The Hagfish is a unique ocean creature. Though they strongly resemble eels, they are actually a primitive species of fish but many people still commonly refer to them as a slime eel, due to their ability to produce copious quantities of slime at will.
The fish is considered a living fossil. Their physiology has remained relatively unchanged for the past 300 million years. This is the only living creature known to man to possess a bony skull, but no vertebral column.
There are 76 known varieties of Hagfish throughout the world. Their classification is a constant source of debate among scientists. Their closest known living relative remains the lamprey eel.
Hagfish Physical Characteristics
The various kinds of Hagfish attain different lengths. The largest sometimes reach as much as 4 ft (1.22 m) in length. The smallest ones – only about 1.6 in (4 cm). Between the various species, an average length is about 19.7 in (0.5 m).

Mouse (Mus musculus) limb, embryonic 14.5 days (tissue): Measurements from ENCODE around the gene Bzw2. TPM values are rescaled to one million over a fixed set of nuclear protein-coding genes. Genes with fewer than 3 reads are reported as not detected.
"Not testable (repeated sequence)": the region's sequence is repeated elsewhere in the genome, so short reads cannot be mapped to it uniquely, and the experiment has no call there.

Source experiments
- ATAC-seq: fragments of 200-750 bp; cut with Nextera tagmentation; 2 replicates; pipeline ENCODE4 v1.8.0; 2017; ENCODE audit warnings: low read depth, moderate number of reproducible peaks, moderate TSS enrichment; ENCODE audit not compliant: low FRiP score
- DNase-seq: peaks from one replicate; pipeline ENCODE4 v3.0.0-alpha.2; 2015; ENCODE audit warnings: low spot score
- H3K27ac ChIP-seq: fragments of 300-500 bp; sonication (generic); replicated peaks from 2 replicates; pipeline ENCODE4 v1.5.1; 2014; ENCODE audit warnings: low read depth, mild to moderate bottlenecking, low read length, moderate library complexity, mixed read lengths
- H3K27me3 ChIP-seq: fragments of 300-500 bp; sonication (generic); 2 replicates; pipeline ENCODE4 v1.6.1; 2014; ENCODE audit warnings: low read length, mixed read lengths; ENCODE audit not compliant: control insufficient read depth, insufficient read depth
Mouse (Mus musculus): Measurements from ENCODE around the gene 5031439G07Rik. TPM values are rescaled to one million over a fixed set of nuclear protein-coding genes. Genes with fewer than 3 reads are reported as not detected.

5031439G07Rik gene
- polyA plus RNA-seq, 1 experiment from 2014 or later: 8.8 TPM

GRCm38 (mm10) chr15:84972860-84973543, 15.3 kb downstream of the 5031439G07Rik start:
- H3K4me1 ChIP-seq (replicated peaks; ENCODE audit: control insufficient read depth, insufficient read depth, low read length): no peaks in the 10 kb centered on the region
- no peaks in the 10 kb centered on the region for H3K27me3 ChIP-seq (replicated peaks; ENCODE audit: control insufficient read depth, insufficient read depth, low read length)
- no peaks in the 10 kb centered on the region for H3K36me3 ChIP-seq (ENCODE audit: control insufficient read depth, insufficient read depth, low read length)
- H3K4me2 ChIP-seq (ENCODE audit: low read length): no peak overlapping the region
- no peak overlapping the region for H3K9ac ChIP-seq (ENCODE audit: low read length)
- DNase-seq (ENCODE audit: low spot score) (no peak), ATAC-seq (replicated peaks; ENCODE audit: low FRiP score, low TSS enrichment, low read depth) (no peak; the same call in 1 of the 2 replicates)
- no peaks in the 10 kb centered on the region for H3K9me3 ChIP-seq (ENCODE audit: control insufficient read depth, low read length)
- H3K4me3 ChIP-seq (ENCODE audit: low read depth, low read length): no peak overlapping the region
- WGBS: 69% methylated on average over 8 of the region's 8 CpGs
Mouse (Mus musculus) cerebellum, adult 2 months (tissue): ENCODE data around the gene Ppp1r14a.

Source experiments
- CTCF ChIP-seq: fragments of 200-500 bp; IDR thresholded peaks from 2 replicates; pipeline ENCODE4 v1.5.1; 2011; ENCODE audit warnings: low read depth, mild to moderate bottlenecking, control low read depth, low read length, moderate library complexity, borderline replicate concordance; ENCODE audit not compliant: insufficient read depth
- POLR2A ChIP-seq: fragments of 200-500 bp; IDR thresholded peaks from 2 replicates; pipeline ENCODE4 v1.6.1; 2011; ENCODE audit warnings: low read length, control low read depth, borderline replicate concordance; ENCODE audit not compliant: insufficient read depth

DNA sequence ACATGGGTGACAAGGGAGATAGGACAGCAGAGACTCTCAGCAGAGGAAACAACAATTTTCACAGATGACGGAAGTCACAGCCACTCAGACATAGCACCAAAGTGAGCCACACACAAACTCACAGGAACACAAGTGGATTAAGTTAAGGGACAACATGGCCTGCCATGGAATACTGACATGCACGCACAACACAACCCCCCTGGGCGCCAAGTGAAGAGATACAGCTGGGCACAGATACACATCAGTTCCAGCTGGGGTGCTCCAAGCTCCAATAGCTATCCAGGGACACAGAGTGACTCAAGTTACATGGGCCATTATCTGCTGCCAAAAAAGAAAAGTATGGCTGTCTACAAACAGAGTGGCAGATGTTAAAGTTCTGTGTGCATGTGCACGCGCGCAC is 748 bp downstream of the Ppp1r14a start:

Their bodies grow highly elongated in form, and they also possess a distinctly paddle-shaped tail. The skin also fits loosely over their bodies.
The coloring varies between species but includes black, white, bluish gray, and even pink. The eyes are simple, leaving the Hagfish for all intents and purposes blind. Yet, they possess a keen olfactory sense to compensate.
Hagfish Habitat and Behavior
The different species of Hagfish live in most tropical and temperate waters. All are deep-dwelling fish and live on the ocean floor or at depths as great as 5,600 ft (1,800 m). There they prefer to hide beneath rocks or the sand.
The animal primarily feeds on the carcasses of dead fish. Yet, they will attack live prey on occasion and are popular for their method of feeding. They attach themselves to the body of their prey, living or dead, and burrow their way inside. Once inside, they literally consume their prey from the inside out.
If necessary, their slow metabolisms allow them to go months without feeding.